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"you arrived at an unfortunate moment, to find me very irritable. Really, for the sake of my friends, I should never try to play the piano."

"As I came in," said he, "I recognized the pas de l'ombre, that I know so well."

"Then all I can say is that you must be very intelligent, Monsieur Chevis. Marie! Marie! Isn't supper ready?"

"In five minutes, Mademoiselle," screamed Marie, with all the force of her lungs, from some adjoining apartment.

De Beauvais said, with the familiarity of an old lover: "I find you very nervous to-night, Lina. But your dress is superb. And this is a happy evening for Guy. He has talked of nothing else but meeting you since first he saw you dance here, months and months ago."


The familiar impulse to tease and mock took hold of her once more, and she turned to face the Englishman with a flash of her old impertinence.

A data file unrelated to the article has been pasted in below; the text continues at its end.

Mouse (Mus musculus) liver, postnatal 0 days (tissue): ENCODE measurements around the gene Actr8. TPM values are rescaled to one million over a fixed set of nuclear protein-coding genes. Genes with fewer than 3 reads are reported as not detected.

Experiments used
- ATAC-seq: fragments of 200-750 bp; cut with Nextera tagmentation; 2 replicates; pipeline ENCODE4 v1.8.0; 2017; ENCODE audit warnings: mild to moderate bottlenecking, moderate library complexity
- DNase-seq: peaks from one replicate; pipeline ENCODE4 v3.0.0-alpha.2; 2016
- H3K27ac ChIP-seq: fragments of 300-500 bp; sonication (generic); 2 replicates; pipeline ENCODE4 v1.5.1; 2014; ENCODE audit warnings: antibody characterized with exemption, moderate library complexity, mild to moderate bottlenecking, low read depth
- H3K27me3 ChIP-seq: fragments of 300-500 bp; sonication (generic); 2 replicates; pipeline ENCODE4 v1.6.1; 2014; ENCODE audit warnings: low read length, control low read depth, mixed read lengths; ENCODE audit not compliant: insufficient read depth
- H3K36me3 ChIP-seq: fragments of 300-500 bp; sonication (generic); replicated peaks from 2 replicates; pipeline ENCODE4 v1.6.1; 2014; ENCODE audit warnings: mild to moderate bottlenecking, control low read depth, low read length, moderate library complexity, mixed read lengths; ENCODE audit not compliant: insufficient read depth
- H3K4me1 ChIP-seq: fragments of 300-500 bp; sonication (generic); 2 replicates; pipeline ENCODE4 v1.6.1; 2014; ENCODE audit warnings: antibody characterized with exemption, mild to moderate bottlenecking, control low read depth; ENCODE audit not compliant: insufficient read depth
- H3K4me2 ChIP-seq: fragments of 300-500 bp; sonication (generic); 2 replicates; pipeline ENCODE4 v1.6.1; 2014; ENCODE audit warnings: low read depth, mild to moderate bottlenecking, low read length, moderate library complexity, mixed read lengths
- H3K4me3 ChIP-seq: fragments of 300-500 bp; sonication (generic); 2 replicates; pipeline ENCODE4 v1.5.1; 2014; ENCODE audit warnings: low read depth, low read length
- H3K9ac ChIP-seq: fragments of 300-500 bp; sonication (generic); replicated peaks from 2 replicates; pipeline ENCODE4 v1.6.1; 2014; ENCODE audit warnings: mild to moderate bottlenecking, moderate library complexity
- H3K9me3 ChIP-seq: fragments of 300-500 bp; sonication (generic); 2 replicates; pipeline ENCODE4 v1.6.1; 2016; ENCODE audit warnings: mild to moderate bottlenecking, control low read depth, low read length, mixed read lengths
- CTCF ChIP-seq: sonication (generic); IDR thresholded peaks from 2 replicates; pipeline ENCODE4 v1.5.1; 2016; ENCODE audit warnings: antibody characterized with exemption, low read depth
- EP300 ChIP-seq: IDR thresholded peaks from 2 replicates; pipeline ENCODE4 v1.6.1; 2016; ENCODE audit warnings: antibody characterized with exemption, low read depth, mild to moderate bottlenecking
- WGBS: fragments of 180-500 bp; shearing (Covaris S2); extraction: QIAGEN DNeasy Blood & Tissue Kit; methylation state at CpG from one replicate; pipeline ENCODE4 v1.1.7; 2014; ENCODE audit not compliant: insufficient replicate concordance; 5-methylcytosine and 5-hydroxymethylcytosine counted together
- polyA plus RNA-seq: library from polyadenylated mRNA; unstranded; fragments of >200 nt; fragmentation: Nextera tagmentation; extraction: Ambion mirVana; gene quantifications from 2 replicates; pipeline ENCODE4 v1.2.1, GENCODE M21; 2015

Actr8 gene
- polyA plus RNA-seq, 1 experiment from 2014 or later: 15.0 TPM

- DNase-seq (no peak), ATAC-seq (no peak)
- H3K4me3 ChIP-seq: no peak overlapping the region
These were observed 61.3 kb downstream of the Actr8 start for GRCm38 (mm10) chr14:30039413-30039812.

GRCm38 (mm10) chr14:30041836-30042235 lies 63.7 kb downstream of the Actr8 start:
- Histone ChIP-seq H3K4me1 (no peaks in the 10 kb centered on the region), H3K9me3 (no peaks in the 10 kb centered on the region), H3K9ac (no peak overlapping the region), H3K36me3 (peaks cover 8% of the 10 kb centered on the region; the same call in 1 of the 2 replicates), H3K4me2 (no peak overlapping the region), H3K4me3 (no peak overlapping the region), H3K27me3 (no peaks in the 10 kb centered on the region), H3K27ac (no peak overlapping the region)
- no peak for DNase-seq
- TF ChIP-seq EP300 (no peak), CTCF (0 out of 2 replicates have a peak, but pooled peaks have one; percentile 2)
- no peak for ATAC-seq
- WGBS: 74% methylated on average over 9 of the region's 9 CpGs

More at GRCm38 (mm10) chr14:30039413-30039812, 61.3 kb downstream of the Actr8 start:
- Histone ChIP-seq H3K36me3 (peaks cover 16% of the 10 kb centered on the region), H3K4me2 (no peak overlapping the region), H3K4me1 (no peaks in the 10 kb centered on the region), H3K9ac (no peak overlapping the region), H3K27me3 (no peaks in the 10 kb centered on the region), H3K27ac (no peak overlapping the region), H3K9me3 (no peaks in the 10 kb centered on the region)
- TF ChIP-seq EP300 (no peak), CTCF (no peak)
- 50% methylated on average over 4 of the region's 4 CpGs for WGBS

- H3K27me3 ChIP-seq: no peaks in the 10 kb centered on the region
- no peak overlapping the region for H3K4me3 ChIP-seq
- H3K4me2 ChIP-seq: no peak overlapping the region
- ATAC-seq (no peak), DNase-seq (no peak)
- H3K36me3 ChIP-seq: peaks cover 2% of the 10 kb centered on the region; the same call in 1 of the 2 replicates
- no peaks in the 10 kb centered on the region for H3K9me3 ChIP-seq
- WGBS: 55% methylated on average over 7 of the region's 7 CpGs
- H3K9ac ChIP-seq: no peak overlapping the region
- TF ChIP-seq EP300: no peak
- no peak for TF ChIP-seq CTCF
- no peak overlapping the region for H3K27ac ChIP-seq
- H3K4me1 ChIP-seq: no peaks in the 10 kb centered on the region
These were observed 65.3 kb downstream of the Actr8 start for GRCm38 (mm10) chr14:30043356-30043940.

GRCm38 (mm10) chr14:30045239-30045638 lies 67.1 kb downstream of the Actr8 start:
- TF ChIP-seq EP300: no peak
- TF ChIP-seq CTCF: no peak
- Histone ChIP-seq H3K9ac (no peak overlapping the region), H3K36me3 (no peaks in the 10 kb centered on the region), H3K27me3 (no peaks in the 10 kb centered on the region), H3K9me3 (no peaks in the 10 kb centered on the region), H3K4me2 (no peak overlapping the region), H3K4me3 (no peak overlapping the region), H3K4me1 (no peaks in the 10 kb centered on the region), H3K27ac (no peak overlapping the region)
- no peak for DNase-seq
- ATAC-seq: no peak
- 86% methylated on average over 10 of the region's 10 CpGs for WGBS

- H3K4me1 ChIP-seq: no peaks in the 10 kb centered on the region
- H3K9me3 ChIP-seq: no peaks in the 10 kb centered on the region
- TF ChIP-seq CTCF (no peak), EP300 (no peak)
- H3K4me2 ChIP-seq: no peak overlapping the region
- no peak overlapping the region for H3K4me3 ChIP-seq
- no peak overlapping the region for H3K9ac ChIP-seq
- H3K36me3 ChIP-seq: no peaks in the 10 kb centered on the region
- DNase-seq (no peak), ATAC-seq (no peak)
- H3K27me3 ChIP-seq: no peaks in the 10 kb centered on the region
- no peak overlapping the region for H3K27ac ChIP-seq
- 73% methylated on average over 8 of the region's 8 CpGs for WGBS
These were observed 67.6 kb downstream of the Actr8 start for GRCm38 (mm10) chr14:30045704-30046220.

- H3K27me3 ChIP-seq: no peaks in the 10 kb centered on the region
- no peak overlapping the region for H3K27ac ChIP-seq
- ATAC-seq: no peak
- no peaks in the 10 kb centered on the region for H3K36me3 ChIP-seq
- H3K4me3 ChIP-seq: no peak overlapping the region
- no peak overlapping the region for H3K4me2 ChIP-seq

"A pretty boy, isn't he?" De Beauvais continued, winking.

There was a pause, while she studied Guy Chevis intently, until he blushed.

"Isn't he?" pressed De Beauvais.

"Yes," Lina told him dryly.

"You've lost all your wickedness, Lina. I thought you were going to embarrass our Englishman. What's the matter with you?"

"Nothing. But I'm hungry. Shall we go into the dining-room?"

Yet at supper she ate little and drank little, and smoked innumerable cigarettes. The Englishman irritated her, and from time to time she glanced at him almost as though she resented his presence at her supper-party. And yet he was, as De Beauvais had said, a pretty boy. He was young, about twenty-two, with the straight willowy figure